By this point, the Kings were well on their heels. They were being outshot, and would end up losing 4-2 and not putting up a challenge. The fourth goal came off the stick of Max Pacioretty, and wrister that he launched from distance with a screening player in front. It went just over or past Petersen’s head, with him ducking as he saw it. This was the 300thgoal of Pacioretty’s career, scored on the power play. The shots at the end were 41-28 for the visiting team.
When asked what the turning point (away from the good), Austin Wagner of LA said after the game, “Our first period was pretty good. They transition the puck extremely well . . . . Every time we get the chance, they’re going quick up. I think we as a team know we need to get better at that on Wednesday. We had a tie game going into the third, and it just, yeah, it just happened that way.” He promised they’ll look better in the next game, saying they know “in that room what we have to do to be better as a group.” He said the Kings will “fix our mistakes and work hard.”
Coach Todd McLellan was not so cheerful. He said that the PP (shorthanded) goal that his team gave up was the back breaker. “We had chances before that. We got careless. If the power play isn’t scoring it should at least gain you a little momentum. It did none of those things tonight. All it did was give back momentum. I thought that was the turning point.” He also noted that it was not the first breakaway on the PP that his team gave up, but you know that already (because it’s above).
Meanwhile, up North in San Jose, the Ducks, famous for not scoring goals and for staying in games only because their ace goalie, John Gibson, made that possible, scored three unanswered to start the contest and eventually four in the game with the Sharks and watched as the keeper duties were handled not by Gibson, who wasn’t even dressed for the night, not by Ryan Miller, who was backing up, but by Anthony Stolarz.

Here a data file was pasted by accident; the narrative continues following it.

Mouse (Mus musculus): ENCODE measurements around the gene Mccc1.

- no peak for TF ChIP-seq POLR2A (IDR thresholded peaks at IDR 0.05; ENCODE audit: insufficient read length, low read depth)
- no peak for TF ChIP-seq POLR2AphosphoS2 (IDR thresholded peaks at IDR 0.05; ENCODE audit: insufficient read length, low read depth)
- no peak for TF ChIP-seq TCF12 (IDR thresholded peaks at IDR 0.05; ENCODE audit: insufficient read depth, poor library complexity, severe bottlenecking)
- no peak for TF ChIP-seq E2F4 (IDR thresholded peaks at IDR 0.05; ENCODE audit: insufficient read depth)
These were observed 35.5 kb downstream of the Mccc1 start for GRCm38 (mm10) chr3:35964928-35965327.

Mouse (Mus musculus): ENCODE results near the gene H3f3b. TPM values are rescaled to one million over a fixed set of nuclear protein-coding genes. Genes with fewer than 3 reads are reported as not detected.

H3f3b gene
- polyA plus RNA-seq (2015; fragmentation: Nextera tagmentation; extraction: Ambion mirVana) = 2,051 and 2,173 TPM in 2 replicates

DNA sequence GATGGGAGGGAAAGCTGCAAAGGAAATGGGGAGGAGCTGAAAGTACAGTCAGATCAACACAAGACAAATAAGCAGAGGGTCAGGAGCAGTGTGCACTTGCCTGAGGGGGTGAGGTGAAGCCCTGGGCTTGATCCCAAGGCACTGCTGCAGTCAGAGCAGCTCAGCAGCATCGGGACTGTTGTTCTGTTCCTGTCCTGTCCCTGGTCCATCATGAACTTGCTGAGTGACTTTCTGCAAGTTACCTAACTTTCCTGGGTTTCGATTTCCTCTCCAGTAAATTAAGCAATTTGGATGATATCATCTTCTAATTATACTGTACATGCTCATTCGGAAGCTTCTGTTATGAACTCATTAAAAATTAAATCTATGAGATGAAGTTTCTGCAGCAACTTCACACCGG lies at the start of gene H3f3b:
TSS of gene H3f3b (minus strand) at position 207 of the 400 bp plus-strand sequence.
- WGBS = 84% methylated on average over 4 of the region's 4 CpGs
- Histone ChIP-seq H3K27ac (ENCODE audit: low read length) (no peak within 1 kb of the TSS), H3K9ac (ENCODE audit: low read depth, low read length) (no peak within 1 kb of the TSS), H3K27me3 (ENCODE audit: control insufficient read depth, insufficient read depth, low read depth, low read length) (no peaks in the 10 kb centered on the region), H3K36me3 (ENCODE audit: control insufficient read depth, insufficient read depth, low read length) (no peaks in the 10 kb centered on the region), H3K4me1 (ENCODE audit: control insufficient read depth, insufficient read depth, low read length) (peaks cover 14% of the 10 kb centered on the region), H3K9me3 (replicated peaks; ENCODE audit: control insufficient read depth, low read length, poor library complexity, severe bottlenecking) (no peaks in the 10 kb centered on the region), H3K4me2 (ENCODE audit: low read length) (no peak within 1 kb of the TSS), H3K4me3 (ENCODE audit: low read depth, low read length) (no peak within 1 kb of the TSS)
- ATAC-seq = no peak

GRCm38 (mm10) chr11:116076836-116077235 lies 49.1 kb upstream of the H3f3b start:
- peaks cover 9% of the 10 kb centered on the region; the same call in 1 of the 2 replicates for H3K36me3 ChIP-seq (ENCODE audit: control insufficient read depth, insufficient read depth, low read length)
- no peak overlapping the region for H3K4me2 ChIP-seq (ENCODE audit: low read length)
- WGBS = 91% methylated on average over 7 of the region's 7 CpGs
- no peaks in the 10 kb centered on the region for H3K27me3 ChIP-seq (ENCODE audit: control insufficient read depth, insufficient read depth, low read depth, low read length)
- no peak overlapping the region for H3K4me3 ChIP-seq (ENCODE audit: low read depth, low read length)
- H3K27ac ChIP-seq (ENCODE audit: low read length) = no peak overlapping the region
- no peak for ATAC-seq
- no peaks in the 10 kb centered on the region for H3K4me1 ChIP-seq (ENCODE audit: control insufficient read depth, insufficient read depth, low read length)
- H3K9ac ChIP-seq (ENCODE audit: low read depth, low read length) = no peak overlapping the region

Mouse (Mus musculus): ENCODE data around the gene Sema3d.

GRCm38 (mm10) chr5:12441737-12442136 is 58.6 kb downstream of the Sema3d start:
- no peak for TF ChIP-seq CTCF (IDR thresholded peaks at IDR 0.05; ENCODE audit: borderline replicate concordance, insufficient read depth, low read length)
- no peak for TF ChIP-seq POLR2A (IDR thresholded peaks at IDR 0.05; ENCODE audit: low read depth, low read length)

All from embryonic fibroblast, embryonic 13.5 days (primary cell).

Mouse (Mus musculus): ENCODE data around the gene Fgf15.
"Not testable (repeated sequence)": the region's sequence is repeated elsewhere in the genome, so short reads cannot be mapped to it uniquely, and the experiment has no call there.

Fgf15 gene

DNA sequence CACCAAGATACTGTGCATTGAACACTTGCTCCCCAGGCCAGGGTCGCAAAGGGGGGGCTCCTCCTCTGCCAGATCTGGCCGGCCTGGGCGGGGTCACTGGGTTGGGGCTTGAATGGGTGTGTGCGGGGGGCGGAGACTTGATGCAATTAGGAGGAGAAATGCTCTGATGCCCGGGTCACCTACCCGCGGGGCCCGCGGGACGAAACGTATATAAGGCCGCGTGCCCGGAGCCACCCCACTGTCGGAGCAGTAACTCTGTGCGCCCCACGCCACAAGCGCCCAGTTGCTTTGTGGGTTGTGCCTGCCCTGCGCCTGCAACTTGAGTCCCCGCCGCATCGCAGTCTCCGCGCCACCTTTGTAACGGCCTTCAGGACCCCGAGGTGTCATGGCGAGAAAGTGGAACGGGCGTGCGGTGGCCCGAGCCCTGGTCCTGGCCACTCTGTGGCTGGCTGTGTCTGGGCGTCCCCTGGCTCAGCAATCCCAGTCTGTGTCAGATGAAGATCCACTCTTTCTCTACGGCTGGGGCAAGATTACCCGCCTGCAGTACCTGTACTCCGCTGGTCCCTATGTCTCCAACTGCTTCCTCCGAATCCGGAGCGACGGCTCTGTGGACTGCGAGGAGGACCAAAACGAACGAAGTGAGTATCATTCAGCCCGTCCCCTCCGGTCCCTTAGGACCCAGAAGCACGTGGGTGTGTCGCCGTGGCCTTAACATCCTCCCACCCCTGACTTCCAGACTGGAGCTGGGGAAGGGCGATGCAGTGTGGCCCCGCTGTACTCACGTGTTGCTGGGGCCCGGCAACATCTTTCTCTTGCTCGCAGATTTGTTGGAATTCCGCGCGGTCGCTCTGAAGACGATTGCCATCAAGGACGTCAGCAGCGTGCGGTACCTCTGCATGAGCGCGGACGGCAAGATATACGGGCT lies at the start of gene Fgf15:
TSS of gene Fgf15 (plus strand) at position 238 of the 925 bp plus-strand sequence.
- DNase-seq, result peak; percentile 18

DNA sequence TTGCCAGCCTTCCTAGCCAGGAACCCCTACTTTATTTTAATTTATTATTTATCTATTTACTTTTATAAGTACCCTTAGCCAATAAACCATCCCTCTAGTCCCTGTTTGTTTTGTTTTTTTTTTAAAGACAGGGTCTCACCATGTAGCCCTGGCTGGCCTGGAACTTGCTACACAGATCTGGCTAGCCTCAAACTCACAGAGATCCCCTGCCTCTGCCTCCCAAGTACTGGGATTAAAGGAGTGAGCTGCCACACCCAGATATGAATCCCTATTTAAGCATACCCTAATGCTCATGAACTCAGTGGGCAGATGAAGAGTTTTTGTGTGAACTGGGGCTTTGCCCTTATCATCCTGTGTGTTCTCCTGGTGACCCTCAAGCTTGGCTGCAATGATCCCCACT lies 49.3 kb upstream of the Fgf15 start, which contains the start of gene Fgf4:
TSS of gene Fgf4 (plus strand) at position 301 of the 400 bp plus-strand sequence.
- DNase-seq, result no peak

Stolarz might be an unfamiliar name to non-California observers, but he is perhaps the future of netminding for the Ducks. This year, he has appeared in four games now, with a record, after the Ducks won the game, of 2-1-0.
In terms of goals, Alexander Volkov had two of the Ducks’ first three, one a San Jose own-goal that Volkov got credit for. That means three goals in six games since he came over from Tampa Bay. His teammates fed him the puck as much as they could as the game went on, sensing a hat trick. No luck, but two’s better than one.
Speaking of newbies scoring, for the Kings, Brendan Lemieux got an assist on the first goal, scored by Wagner. It was his first point as a King. He came to the team from the Rangers in late March.
LA almost closed when Athanasiou and Grundstrom went down two-on-one. The former held, held, and finally shot, ringing it off the post. But as you’ve seen, hopes for a comeback were futile.
And 340 miles north? Oops forgot, Canadian: and 547 kilometers north? The Ducks were leading after two periods, same score as after one: 3-0. They would eventually win 4-0 with Stolarz playing one of the best games of his career. This was Stolarz’s third shutout of his career. He stopped 45 shots in the win. This tied a club record for the number of shots stopped in a shutout.
The other notable news on this day was that the Kings resigned Alec Iafallo, a four-year deal with a $16 million price tag. He plays on the first line with Brown and Kopitar, and his linemates, coach, and GM all describe him the same way: he’s an unspectacular player who will do anything and everything asked of him.
The Kings get their chance to take on Vegas again on Wednesday. The Ducks remain in San Jose for a rematch with the Sharks.